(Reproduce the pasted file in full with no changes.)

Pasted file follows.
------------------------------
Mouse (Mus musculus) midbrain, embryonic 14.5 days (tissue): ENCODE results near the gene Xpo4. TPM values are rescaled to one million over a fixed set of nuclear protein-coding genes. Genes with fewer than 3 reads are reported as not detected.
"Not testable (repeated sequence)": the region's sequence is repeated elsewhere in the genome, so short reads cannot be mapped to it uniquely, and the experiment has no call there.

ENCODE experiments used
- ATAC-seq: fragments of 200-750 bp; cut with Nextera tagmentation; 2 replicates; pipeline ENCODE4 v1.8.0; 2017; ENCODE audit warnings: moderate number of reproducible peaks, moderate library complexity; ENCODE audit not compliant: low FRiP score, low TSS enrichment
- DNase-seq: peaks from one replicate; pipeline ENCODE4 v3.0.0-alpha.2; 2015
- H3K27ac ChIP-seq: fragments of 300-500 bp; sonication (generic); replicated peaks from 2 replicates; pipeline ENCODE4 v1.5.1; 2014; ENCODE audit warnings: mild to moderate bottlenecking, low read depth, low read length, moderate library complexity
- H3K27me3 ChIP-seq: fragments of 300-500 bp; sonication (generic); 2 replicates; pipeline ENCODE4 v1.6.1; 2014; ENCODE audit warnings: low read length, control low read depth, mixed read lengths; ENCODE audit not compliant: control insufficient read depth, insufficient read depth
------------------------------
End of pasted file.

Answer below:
Mouse (Mus musculus) midbrain, embryonic 14.5 days (tissue): ENCODE results near the gene Xpo4. TPM values are rescaled to one million over a fixed set of nuclear protein-coding genes. Genes with fewer than 3 reads are reported as not detected.
"Not testable (repeated sequence)": the region's sequence is repeated elsewhere in the genome, so short reads cannot be mapped to it uniquely, and the experiment has no call there.

ENCODE experiments used
- ATAC-seq: fragments of 200-750 bp; cut with Nextera tagmentation; 2 replicates; pipeline ENCODE4 v1.8.0; 2017; ENCODE audit warnings: moderate number of reproducible peaks, moderate library complexity; ENCODE audit not compliant: low FRiP score, low TSS enrichment
- DNase-seq: peaks from one replicate; pipeline ENCODE4 v3.0.0-alpha.2; 2015
- H3K27ac ChIP-seq: fragments of 300-500 bp; sonication (generic); replicated peaks from 2 replicates; pipeline ENCODE4 v1.5.1; 2014; ENCODE audit warnings: mild to moderate bottlenecking, low read depth, low read length, moderate library complexity
- H3K27me3 ChIP-seq: fragments of 300-500 bp; sonication (generic); 2 replicates; pipeline ENCODE4 v1.6.1; 2014; ENCODE audit warnings: low read length, control low read depth, mixed read lengths; ENCODE audit not compliant: control insufficient read depth, insufficient read depth